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Comply with All the Rules in a Timely Fashion
Also, once the original emergency is over, or immediately if the injury does not need emergency care, you must find out which medical providers are on the company-approved list for treating workers’ comp injuries, and select your medical care from one of the approved group. This is not the same thing as having an injury assessed by an independent physician, if requested by your employer or their insurer.
Find out how often you need to see the doctor and any other requirement the insurance company may have. You will probably be assigned a case worker – who is supposed to see that your injury is cared for properly – and who has a mission to get you back to work, at least on a part time basis, as quickly as possible. His goal is to minimize the amount of money that needs to be paid on claims. You should document conversations with him, in case there is a disagreement and you need to have a hearing before a judge. He may also request that you be seen by a doctor of his choice to confirm the injury and its extent. You must comply with such a request to maintain a valid claim.
Image: on Flickr by playerx
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Make sure you are on top of any communications about your claim. If you are told something by an employer or workers' compensation insurance person, and it is unusual or contrary to your understanding, take notes, record whom you spoke with and what they said, and request confirmation of it in writing right away as well.
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Workers' Compensation Issues
Workers’ compensation can be a very volatile subject: Sometimes employers feel that injuries are faked or not as serious as they are made to appear, while employees may feel the employer has no understanding of the pain and disability they are going through.
Different states allow different numbers of days to pass before payment for missed work is made. In New York State, you must miss more than a week of work before any payments will be made to reimburse you for the time missed. They are not paid until 14 days after the claim was started. In California, if a doctor confirms it, after three days of missed work a worker will start being reimbursed for missed time. This decision is in the hands of the individual states, so you will need to check your own state’s policy to find out how you are affected.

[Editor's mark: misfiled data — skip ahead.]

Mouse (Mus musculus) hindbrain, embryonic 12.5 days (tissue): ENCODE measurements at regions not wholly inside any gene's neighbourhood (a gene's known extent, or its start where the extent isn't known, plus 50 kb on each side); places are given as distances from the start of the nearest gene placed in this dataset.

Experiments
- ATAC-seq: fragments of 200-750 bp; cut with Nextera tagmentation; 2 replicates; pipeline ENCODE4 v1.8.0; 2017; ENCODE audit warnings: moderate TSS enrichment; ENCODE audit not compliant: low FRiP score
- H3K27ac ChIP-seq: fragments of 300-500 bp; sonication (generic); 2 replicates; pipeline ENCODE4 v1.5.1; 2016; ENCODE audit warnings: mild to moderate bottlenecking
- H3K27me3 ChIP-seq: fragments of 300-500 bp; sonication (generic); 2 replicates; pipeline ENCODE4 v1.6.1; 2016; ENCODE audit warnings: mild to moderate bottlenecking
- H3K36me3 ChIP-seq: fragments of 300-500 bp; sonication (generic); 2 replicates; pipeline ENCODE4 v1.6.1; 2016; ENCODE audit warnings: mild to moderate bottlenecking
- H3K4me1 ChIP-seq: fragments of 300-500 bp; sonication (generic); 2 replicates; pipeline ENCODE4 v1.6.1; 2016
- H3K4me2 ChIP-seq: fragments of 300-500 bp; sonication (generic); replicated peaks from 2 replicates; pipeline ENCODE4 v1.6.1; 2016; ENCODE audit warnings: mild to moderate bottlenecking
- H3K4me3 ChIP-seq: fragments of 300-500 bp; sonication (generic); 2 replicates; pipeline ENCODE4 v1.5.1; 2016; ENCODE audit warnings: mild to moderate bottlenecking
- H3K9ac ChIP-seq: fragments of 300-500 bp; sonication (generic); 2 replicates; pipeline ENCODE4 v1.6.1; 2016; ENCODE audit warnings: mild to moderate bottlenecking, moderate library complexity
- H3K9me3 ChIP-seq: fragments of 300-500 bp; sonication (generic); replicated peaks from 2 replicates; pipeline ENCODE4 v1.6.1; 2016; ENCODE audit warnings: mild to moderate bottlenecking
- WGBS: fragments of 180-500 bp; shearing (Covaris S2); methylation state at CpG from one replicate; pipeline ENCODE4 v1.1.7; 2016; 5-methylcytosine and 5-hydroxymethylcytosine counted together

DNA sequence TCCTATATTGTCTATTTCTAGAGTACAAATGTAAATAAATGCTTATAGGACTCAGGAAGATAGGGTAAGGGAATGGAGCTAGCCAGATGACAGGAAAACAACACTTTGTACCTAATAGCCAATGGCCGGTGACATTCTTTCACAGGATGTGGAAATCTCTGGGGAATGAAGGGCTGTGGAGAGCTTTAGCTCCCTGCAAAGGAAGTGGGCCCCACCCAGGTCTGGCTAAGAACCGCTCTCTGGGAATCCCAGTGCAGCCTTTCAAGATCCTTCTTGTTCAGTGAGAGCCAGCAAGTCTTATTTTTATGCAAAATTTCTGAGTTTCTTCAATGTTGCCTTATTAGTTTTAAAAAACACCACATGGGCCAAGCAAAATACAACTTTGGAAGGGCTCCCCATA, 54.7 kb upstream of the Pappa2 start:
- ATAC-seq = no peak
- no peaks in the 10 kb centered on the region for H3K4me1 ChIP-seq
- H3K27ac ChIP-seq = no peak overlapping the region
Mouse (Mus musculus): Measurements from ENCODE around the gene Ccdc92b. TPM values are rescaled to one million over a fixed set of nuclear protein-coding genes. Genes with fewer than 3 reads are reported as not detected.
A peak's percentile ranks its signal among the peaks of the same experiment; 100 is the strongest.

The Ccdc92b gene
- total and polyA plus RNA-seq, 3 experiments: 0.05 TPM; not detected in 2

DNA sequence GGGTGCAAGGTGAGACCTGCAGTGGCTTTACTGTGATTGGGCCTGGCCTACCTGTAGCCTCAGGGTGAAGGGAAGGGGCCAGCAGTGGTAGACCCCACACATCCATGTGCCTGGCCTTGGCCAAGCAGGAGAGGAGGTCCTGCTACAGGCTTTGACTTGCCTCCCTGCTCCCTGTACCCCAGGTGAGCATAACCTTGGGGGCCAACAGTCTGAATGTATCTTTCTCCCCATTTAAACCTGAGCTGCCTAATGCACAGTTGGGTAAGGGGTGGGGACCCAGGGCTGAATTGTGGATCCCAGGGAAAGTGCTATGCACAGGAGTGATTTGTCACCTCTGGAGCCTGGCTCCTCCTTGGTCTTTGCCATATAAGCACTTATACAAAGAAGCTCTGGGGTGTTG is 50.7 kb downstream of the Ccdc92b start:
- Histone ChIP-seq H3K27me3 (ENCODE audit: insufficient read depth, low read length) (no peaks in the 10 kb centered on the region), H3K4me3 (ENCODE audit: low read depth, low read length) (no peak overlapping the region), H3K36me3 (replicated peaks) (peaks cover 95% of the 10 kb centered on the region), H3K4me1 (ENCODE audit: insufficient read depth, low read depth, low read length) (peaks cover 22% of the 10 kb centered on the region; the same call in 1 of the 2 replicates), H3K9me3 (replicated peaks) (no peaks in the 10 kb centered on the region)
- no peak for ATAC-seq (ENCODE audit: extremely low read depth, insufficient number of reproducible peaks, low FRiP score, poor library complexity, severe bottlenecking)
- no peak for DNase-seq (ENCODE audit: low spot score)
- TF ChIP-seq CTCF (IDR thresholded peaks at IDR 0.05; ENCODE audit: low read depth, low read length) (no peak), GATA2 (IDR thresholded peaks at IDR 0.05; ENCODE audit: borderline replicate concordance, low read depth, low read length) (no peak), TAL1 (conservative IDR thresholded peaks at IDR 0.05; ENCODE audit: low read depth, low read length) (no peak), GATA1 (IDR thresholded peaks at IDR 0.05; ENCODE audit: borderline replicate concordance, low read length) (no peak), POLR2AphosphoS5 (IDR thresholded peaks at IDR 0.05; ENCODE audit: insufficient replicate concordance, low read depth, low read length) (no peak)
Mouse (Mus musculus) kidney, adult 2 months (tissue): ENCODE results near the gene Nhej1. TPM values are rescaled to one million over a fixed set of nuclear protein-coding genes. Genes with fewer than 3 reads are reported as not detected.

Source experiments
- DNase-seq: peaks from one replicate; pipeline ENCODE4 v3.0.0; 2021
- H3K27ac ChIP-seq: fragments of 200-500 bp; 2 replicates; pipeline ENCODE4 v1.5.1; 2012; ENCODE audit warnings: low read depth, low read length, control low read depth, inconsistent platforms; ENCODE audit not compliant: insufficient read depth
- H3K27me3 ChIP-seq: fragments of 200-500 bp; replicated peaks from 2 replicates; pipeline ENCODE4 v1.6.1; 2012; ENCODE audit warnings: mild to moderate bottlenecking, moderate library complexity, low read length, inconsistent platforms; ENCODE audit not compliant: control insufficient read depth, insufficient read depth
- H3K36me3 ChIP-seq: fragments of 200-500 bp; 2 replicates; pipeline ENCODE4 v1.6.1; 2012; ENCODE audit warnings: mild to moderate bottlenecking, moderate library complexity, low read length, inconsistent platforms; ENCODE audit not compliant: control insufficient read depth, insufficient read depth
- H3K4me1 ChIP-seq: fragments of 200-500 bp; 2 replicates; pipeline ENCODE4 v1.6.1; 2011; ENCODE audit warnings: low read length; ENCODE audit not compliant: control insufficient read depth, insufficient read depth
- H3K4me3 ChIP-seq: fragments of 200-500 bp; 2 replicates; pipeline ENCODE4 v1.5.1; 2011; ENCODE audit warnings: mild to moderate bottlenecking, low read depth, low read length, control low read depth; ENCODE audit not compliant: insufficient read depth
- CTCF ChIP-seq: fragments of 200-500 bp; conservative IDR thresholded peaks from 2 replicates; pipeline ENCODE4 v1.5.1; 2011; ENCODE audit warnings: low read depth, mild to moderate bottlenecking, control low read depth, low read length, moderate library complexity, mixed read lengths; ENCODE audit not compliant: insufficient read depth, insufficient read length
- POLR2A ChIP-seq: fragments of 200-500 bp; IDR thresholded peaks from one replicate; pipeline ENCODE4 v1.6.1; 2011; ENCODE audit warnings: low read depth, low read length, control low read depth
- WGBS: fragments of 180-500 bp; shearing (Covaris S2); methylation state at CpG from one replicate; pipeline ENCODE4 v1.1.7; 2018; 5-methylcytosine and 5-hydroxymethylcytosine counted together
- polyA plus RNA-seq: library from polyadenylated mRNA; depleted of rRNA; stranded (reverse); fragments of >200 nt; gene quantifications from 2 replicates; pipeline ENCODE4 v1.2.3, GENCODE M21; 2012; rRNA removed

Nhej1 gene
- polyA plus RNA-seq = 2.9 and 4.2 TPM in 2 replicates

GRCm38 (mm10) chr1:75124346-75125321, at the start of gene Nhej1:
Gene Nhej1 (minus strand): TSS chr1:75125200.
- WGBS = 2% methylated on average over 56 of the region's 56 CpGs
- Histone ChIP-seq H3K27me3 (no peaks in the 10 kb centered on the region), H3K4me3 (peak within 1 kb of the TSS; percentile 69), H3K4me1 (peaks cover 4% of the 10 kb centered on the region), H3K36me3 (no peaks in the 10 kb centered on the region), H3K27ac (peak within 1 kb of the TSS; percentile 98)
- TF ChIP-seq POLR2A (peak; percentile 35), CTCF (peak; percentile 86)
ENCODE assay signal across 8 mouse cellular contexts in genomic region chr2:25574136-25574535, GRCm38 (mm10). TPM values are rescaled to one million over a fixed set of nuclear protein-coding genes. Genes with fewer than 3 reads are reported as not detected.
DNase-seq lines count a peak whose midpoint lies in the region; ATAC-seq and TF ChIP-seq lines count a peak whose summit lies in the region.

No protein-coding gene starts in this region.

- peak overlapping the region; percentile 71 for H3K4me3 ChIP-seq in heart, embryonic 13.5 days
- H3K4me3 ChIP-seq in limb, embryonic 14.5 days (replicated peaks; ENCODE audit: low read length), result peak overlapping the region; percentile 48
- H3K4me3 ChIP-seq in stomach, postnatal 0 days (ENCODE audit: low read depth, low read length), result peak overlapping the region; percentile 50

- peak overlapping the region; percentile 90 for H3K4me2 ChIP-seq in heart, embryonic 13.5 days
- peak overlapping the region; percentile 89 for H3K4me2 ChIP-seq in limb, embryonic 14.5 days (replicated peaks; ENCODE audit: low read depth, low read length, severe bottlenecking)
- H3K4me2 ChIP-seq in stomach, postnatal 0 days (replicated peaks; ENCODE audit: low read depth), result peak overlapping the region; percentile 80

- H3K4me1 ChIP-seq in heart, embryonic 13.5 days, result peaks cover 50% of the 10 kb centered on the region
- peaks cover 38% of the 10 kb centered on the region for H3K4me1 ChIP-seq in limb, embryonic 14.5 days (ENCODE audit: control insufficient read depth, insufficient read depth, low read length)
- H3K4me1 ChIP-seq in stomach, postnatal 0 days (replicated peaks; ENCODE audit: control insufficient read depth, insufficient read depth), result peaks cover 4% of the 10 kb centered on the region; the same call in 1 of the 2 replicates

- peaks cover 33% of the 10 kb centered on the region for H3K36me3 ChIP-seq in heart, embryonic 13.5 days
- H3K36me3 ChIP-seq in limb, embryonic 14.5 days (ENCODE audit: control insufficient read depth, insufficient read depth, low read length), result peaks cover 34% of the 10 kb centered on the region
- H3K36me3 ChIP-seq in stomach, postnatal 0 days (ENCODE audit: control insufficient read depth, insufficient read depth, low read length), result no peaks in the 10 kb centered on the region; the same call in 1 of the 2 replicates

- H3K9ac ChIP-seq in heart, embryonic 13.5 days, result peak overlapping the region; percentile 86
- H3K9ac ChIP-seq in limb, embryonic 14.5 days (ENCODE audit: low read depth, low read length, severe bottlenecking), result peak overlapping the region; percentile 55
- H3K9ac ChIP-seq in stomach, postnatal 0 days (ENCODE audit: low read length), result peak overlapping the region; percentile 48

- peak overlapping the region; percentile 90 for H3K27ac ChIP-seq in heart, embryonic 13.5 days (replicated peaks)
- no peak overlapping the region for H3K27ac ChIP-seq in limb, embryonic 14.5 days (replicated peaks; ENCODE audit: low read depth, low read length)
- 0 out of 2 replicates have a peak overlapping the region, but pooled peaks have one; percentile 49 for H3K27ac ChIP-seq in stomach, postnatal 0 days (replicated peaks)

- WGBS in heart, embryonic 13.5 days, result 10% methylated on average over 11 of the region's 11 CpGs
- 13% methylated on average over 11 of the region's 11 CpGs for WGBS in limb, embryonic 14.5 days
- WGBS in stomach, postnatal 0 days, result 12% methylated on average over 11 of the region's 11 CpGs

This means that an employee who will miss work for more than a few days may want to be out that essential number of days, so he does not lose most of a week of pay. This can add to employer / employee tension if the injury is not seen as particularly severe by the employer or as something that would keep you from returning to work on at least a partial base almost immediately.
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At a Minimum,
- Read your company handbook--when you first start work, before there is any potential issue of any sort. Workers' comp may not be the only time you need to know what is in the handbook.
- Get emergency treatment if you need it.
- Get and fill out the forms required by your state to create a workers’ comp case.
- Notify your supervisor and HR department that you are injured.
- See a doctor to confirm your injury, and to certify what, if any, work you are able to do.
- Comply with all state, employer, and insurer requirements for a workers’ comp case, so it cannot be dismissed because you omitted to do something essential.
- If there are any hearings or meetings you are supposed to attend but cannot attend, notify those involved as soon as possible to make sure no one gets the impression you are abandoning your claim.
- If there is anything unusual or circumstances that need explanation, talk to a lawyer before judgments have been made
It is essential you are aware of what is happening with your case, because if you do not comply with the regulations, it may be very difficult to straighten things out to get you your legal benefits.
How does Workman's Compensation work? It works well - if you find out and follow the rules.